Here at Upwood Primary Academy, we recognise the value that a high-quality English curriculum can offer to our pupils. We believe all pupils are entitled to access a high quality, broad and balanced English curriculum. We believe that reading and comprehending is the cornerstone of learning, and as such our pupils are encouraged to foster a love of reading and read widely for pleasure.
Teachers carefully select high-quality texts which allow our pupils to gain the basic skills and information required to thrive in modern life. It is very important to us at Upwood Primary Academy that our children can relate to, and feel inspired by, the authors and texts they read. These texts are the stimulus from which our writing is created.
We believe that providing children with opportunities to write for a range of purposes is integral to their educational journey. It is vital that they are able to build on previously taught skills, grammar features and sentence structures to their writing in English lessons and across the curriculum.
All children from Foundation Stage to Year 6 are provided with a range of opportunities to develop and apply their reading, writing, speaking and listening skills across all areas of the curriculum. We believe that a secure basis in all areas of English is crucial to a high-quality education and will provide our children the tools they need to participate fully as a member of society.
At Upwood Primary Academy, we encourage our pupils, from entering school in EYFS, to progress efficiently and promptly through all the levels of our school home-reading scheme, which incorporates a range of text types, including: stories, poetry, non-fiction, comic strips, classic texts and a wide-range of texts from well-known authors. As well as this, a wide-range of texts linked to the current learning are also accessible to pupils in book areas and direct teaching.
Here at Upwood, we implement the Mckie Mastery Literacy programme to teach reading. Children are taught in groups appropriate to their ability, not their age. This ensures that all our children have learning which is designed to meet their needs and challenges. Groupings are assessed and evaluated every 8 weeks, taking into consideration what is best for the individual pupil. As this is a whole-school approach to learning, some KS2 pupils will be in Power Steps groups, as this is what best meets their needs and will enable them to make good progress.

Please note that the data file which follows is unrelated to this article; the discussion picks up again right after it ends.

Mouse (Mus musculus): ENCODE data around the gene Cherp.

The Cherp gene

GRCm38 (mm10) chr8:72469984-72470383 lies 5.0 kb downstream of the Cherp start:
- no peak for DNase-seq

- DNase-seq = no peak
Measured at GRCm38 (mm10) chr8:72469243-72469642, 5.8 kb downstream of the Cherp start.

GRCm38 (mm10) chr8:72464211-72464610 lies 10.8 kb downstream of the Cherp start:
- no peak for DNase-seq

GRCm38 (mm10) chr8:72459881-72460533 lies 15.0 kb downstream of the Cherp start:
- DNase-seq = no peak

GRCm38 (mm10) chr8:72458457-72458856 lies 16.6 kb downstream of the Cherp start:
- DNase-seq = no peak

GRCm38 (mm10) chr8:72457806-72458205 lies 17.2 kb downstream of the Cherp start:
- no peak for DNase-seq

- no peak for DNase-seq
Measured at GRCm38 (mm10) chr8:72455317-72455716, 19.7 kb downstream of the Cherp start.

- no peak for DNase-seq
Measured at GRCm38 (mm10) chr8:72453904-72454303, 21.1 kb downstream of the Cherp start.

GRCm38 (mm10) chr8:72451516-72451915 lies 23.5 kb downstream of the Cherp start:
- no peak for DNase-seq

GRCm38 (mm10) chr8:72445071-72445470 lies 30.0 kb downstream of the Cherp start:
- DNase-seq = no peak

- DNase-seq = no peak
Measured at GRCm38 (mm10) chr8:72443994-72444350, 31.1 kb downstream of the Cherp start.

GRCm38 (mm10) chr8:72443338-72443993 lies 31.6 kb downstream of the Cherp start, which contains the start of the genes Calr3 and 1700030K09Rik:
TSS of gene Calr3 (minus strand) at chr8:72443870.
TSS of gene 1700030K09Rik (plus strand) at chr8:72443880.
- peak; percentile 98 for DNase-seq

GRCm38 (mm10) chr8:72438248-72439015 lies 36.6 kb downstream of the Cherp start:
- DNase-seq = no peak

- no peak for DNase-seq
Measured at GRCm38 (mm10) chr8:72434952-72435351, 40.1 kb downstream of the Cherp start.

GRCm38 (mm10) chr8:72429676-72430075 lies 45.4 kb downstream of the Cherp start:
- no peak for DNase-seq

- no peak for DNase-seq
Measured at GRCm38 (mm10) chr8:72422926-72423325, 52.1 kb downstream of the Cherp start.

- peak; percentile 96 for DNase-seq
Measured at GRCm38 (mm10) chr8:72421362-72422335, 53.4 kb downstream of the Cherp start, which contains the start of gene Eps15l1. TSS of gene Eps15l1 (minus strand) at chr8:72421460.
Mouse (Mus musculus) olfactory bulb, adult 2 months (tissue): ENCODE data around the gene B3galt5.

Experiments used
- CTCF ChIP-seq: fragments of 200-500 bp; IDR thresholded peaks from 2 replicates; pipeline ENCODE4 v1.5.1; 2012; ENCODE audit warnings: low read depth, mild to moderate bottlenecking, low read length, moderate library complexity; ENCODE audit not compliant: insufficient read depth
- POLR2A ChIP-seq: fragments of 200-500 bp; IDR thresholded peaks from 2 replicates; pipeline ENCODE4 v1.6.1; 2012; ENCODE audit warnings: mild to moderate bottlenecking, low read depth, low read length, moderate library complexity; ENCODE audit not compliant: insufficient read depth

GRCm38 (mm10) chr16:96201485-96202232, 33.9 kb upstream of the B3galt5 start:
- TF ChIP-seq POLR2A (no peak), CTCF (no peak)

Reading lessons take place three times per week, with an emphasis on reading whole books which are challenging for the children. We endeavour to ensure that our children become fluent and resilient readers, being able to decode and answer a range of questions using evidence from the text, which then leads into children applying these skills to their independent writing. As with the Power Maths, we follow the Power Cycle for our English lessons;
- Modelling: the teacher shows the children what they will be learning that lesson. This lasts a maximum of 5 minutes and the children are active listening only.
- Guided practice: the teacher guides the children through the learning using their voice only. The children are doing what they are told to by the teacher.
- Partner practice: the children work together in pairs to complete activities which relate to the learning from the modelled and guided parts of the lesson.
- Independent application: the children apply the learning from the first three parts of the cycle independently
All children are taught English using this strategy, thus ensuring that there is consistency of expectations throughout the school.
· All of A combination of different reading schemes are used in school and the children are encouraged to read these books at home. Children start reading fully decodable books in Foundation and progress through our reading schemes books, in line with their phonics progress, throughout Key Stage One. These books help the children to build upon the phonics work they complete in their daily phonics lessons and to see themselves as successful early readers.
Teachers regularly assess our pupil’s phonic knowledge using our phonics story and gap finder assessments. These regular assessments inform planning, allow teachers to identify gaps in learning and ensure that the pupils have reading books which match their current phonics level. Regular reading time with an adult in school, in a 1 to 1 or group situation, in Key Stage 1 also allows us to monitor pupils’ reading books for suitability.